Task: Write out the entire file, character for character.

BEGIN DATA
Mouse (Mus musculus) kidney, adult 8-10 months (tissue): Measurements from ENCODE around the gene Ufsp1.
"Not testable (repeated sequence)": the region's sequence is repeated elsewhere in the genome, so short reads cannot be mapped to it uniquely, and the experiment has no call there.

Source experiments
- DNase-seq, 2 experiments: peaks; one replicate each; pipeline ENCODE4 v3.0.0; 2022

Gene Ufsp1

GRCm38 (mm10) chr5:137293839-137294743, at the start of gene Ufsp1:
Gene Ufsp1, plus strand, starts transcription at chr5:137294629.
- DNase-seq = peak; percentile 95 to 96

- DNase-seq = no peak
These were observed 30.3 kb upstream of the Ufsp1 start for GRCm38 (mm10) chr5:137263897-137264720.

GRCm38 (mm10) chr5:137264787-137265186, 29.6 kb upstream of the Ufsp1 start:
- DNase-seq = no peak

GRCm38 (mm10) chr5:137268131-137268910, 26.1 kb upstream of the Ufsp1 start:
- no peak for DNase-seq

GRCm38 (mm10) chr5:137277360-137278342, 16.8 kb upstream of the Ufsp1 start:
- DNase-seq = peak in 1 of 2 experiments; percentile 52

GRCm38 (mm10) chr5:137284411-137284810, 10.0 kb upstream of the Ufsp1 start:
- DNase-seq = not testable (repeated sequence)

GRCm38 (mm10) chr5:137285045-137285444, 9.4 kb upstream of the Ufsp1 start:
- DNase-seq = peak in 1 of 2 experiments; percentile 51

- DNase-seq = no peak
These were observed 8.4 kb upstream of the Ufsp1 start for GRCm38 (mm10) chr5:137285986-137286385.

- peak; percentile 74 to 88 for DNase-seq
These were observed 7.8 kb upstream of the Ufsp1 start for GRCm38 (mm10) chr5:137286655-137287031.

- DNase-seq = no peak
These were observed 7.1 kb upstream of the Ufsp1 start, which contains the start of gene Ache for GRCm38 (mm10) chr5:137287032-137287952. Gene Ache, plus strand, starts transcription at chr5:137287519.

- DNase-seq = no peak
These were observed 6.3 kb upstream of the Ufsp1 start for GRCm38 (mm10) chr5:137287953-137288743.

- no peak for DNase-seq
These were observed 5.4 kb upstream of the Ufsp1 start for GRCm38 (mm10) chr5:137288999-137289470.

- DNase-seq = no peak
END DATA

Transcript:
Mouse (Mus musculus) kidney, adult 8-10 months (tissue): Measurements from ENCODE around the gene Ufsp1.
"Not testable (repeated sequence)": the region's sequence is repeated elsewhere in the genome, so short reads cannot be mapped to it uniquely, and the experiment has no call there.

Source experiments
- DNase-seq, 2 experiments: peaks; one replicate each; pipeline ENCODE4 v3.0.0; 2022

Gene Ufsp1

GRCm38 (mm10) chr5:137293839-137294743, at the start of gene Ufsp1:
Gene Ufsp1, plus strand, starts transcription at chr5:137294629.
- DNase-seq = peak; percentile 95 to 96

- DNase-seq = no peak
These were observed 30.3 kb upstream of the Ufsp1 start for GRCm38 (mm10) chr5:137263897-137264720.

GRCm38 (mm10) chr5:137264787-137265186, 29.6 kb upstream of the Ufsp1 start:
- DNase-seq = no peak

GRCm38 (mm10) chr5:137268131-137268910, 26.1 kb upstream of the Ufsp1 start:
- no peak for DNase-seq

GRCm38 (mm10) chr5:137277360-137278342, 16.8 kb upstream of the Ufsp1 start:
- DNase-seq = peak in 1 of 2 experiments; percentile 52

GRCm38 (mm10) chr5:137284411-137284810, 10.0 kb upstream of the Ufsp1 start:
- DNase-seq = not testable (repeated sequence)

GRCm38 (mm10) chr5:137285045-137285444, 9.4 kb upstream of the Ufsp1 start:
- DNase-seq = peak in 1 of 2 experiments; percentile 51

- DNase-seq = no peak
These were observed 8.4 kb upstream of the Ufsp1 start for GRCm38 (mm10) chr5:137285986-137286385.

- peak; percentile 74 to 88 for DNase-seq
These were observed 7.8 kb upstream of the Ufsp1 start for GRCm38 (mm10) chr5:137286655-137287031.

- DNase-seq = no peak
These were observed 7.1 kb upstream of the Ufsp1 start, which contains the start of gene Ache for GRCm38 (mm10) chr5:137287032-137287952. Gene Ache, plus strand, starts transcription at chr5:137287519.

- DNase-seq = no peak
These were observed 6.3 kb upstream of the Ufsp1 start for GRCm38 (mm10) chr5:137287953-137288743.

- no peak for DNase-seq
These were observed 5.4 kb upstream of the Ufsp1 start for GRCm38 (mm10) chr5:137288999-137289470.

- DNase-seq = no peak